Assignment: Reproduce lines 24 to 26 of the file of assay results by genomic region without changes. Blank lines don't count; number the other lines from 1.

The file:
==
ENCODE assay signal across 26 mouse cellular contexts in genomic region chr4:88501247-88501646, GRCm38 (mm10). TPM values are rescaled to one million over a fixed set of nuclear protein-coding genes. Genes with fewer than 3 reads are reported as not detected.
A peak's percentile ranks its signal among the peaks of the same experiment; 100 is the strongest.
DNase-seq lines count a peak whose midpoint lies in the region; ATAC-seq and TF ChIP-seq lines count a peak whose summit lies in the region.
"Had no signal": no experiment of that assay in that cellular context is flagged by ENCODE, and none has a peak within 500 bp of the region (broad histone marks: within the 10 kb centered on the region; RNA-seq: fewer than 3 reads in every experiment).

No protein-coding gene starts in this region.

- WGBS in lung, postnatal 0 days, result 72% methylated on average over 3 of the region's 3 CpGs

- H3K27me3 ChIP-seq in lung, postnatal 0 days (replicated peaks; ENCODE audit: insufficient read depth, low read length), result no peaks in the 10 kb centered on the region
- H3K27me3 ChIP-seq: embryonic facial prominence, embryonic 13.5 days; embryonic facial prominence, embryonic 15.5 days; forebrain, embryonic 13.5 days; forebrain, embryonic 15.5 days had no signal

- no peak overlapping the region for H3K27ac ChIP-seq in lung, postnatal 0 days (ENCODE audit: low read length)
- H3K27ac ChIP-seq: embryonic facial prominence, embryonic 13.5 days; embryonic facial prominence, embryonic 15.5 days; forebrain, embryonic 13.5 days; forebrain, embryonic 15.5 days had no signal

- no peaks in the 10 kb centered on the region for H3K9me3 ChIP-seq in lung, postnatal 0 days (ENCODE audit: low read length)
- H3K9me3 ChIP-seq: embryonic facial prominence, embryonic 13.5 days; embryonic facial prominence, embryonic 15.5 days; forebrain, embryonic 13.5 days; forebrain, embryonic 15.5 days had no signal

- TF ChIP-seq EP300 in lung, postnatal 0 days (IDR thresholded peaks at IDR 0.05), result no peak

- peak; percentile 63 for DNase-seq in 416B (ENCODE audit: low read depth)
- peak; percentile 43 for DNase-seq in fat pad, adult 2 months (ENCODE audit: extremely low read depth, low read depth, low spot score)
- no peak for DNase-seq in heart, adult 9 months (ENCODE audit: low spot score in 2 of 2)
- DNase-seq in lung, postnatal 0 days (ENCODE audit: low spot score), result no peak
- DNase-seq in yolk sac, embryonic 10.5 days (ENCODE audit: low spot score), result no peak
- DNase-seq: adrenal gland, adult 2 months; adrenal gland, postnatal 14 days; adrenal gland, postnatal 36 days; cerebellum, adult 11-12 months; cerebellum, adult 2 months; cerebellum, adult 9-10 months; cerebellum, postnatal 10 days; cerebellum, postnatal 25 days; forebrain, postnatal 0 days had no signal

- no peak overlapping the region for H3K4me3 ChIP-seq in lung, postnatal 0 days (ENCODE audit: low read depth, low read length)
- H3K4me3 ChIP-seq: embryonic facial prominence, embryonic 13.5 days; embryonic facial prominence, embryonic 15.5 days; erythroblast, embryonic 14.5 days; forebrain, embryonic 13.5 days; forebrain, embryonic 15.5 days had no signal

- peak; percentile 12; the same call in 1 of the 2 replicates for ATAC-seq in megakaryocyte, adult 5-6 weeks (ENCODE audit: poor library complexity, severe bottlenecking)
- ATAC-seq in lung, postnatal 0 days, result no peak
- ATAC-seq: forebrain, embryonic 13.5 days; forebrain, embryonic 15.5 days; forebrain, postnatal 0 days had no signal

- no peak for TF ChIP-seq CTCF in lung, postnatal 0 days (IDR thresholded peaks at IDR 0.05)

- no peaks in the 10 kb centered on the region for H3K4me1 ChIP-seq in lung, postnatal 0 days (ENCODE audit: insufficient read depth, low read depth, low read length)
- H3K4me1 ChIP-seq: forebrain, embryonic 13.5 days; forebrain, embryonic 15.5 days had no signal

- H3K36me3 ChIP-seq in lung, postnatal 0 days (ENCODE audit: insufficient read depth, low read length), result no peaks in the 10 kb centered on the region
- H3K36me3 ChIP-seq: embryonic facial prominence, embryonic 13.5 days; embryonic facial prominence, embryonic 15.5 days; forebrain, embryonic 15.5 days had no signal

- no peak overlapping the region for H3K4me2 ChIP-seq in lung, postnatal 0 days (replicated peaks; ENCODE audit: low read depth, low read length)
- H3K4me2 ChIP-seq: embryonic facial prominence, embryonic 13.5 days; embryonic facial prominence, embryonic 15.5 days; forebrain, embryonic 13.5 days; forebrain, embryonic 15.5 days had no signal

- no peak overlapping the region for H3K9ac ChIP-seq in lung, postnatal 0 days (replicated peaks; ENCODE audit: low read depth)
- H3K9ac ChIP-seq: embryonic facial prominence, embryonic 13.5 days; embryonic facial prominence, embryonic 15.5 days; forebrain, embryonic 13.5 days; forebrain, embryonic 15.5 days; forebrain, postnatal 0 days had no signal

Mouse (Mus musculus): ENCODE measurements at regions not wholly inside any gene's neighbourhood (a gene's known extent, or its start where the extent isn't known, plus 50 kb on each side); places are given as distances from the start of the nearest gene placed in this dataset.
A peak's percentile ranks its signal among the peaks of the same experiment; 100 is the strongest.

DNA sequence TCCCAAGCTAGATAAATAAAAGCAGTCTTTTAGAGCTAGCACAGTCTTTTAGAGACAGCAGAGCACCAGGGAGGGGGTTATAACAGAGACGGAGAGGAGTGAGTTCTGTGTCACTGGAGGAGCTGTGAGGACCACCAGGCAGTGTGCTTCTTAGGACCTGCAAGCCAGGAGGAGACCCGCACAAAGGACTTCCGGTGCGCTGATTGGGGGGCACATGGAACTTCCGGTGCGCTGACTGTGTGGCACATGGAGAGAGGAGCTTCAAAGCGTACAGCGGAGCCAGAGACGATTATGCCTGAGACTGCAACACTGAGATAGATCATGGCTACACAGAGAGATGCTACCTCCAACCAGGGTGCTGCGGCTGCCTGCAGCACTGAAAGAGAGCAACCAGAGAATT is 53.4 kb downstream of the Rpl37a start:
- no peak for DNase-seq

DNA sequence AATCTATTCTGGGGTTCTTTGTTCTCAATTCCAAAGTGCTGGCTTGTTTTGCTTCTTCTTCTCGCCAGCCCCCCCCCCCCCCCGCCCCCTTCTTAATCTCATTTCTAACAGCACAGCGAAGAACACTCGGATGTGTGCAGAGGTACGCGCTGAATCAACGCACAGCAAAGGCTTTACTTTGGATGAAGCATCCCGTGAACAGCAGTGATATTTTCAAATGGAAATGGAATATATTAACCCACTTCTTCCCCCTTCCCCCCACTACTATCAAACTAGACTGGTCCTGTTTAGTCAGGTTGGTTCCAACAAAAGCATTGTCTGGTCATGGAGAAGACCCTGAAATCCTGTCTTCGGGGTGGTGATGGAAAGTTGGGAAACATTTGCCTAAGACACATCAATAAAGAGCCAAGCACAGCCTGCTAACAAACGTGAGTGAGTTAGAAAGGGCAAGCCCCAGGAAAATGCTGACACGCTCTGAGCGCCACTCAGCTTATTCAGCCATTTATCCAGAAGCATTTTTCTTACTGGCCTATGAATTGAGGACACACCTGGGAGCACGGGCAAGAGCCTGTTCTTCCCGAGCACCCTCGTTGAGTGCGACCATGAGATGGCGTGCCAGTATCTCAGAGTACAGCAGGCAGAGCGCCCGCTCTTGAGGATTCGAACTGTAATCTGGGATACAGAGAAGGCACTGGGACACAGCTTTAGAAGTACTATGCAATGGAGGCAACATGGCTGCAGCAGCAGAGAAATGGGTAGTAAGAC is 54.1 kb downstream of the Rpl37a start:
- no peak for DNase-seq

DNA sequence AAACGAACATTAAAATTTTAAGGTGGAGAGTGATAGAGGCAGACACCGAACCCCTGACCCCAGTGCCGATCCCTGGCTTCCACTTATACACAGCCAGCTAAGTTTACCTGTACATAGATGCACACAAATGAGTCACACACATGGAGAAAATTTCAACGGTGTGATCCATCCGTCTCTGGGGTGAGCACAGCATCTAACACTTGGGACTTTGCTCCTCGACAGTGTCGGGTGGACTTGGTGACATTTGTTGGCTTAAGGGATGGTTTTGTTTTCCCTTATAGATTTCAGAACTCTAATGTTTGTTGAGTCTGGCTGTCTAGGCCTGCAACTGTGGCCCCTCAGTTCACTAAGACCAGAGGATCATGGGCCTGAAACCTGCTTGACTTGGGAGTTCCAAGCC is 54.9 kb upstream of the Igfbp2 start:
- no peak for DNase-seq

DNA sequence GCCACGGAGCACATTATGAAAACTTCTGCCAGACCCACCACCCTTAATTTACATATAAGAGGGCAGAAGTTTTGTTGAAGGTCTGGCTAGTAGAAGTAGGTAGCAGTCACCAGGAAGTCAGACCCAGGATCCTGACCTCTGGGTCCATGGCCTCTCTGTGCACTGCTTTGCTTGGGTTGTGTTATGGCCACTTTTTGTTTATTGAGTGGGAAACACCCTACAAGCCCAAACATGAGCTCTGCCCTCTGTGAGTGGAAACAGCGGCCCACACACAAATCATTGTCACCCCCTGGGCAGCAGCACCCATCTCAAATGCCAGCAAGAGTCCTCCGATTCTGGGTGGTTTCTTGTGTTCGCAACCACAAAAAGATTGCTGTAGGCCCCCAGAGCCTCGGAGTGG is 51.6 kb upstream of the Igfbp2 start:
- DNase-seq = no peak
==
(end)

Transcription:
- ATAC-seq: forebrain, embryonic 13.5 days; forebrain, embryonic 15.5 days; forebrain, postnatal 0 days had no signal

- no peak for TF ChIP-seq CTCF in lung, postnatal 0 days (IDR thresholded peaks at IDR 0.05)

- no peaks in the 10 kb centered on the region for H3K4me1 ChIP-seq in lung, postnatal 0 days (ENCODE audit: insufficient read depth, low read depth, low read length)